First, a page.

"I want the protection in the current low interest rate environment but I don't want to be locked in for too long a period" - a commonly heard requirement from business borrowers.
Businesses can often find themselves adversely affected by interest rate changes.
Fixed or variable?
Choosing either a fixed or variable interest rate may not provide the perfect solution for your interest rate needs.
Whilst fixed interest rate borrowers cannot benefit from any interest rate falls, variable interest rate borrowers may find that they are exposed to the risk of rising interest rates.
Successful businesses are continually required to meet increasing demands requiring greater sophistication.
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Many institutions are able to respond to sensitivities to interest rate movements with customised interest rate risk management strategies to suit your business.
To find the strategy that best fits your requirements you should consider whether, overall, you need the flexibility of a variable interest rate, or the certainty of a fixed interest rate.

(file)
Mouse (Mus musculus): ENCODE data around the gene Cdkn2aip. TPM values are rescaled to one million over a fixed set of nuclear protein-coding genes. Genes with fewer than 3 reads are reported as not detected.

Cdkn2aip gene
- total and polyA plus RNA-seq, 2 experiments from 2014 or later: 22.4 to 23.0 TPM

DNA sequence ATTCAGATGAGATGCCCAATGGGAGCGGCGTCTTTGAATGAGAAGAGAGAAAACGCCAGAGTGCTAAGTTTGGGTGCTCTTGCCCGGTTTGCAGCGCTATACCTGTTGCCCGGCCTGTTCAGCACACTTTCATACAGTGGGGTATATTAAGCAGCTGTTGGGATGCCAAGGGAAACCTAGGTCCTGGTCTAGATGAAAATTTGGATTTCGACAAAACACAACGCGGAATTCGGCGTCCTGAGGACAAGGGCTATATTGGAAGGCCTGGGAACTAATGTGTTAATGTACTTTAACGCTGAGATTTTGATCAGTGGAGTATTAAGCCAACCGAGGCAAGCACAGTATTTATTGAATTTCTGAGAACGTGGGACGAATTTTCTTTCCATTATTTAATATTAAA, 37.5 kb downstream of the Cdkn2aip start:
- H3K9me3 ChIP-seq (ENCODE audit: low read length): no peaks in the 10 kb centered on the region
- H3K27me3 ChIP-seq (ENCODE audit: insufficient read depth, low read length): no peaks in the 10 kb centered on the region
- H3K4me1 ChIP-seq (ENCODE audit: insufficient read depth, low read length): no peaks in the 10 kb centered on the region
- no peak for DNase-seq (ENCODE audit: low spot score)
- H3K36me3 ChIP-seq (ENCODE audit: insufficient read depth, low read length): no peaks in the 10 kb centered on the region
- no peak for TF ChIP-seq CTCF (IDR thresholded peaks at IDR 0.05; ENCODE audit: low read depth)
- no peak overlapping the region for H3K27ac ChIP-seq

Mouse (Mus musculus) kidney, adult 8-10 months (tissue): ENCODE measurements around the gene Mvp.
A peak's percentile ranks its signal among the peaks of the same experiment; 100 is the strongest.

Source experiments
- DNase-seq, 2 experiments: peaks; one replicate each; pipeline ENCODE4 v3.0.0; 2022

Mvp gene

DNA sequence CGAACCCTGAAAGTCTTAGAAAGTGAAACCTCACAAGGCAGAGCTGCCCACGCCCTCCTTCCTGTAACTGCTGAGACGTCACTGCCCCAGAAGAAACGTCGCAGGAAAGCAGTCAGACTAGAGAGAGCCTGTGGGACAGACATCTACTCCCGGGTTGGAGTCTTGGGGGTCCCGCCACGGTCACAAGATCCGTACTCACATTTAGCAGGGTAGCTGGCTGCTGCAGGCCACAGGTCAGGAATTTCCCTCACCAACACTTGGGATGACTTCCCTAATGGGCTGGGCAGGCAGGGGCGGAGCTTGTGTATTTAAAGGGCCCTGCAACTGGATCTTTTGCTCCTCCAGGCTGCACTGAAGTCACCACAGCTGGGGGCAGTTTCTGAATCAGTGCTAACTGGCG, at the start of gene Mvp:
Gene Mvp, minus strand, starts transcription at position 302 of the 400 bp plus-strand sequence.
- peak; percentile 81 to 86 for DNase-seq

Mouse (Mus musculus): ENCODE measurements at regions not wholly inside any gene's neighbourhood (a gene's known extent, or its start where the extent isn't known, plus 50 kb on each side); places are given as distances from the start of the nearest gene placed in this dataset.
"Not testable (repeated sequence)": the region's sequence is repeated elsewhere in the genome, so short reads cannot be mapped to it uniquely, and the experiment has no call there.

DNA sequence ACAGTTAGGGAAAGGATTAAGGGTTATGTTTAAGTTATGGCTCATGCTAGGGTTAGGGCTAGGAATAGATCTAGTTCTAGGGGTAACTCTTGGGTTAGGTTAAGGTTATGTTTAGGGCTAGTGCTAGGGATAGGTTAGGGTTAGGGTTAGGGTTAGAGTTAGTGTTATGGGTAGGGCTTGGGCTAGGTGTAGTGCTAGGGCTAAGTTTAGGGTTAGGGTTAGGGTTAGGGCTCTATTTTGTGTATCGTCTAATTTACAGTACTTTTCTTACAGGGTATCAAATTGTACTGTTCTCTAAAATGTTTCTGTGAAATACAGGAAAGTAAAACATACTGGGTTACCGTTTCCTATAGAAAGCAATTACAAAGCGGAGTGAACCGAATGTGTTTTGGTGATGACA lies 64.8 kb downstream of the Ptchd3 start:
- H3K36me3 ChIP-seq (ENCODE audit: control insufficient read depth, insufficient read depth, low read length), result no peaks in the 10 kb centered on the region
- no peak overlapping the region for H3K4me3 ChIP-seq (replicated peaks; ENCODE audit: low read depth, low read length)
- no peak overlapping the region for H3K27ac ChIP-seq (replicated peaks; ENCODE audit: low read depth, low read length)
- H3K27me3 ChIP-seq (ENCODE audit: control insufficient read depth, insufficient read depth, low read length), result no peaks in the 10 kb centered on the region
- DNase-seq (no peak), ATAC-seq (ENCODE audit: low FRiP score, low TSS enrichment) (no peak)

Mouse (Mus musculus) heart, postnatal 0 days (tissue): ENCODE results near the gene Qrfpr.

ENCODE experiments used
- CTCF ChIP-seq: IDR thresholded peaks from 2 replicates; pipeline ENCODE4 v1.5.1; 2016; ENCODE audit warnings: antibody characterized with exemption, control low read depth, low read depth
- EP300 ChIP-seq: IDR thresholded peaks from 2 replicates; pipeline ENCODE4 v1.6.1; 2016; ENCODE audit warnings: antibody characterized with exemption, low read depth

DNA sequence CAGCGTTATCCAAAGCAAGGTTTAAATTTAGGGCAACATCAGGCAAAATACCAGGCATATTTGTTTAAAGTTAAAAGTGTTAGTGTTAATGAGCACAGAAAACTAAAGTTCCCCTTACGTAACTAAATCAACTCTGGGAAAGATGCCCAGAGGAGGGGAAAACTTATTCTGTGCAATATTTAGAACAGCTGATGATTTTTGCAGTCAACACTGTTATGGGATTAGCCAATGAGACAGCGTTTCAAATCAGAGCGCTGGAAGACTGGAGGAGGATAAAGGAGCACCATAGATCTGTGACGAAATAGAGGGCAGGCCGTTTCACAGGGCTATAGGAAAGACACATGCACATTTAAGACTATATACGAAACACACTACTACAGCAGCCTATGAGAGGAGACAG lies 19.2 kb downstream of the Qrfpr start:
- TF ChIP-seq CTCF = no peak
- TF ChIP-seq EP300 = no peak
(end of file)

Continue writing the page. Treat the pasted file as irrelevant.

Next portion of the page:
There are many innovative interest rate, risk management products in the Australian market designed for the current interest rate environment offering businesses:
Larger institutions offer Business Bankers and Risk Management Specialists as part of their service to help identify financial products which may help reduce interest rate risk and uncertainties facing business borrowers.
For example Flexible Maturity Fixed Rate Bills provide a known fixed rate for a total term, say, five years.
The first three year period is fixed plus an optional two year extension period.
Capped Rate Bill
Another example is a variation of the standard Capped Rate Bill, where the customer pays a premium either up-front or in arrears and gives the borrower a known maximum cost of borrowing.
For example if the borrower has a set view on interest rates, or would like to take out some "disaster insurance", the Pay-If-Used Capped Rate Bill provides maximum known interest rate protection from interest rate rises for up to five years – and the business pays for it only if the cap rate is reached.
Try to identify peaks and troughs in cashflows to forecast business needs.
The institution may be able to provide specialised borrowing alternatives in periods where seasonal requirements fluctuate.
A new borrowing strategy may help you to conserve much-needed cash during the post-Christmas period and use credit funds (and not over-draft) to make loan repayments during the month.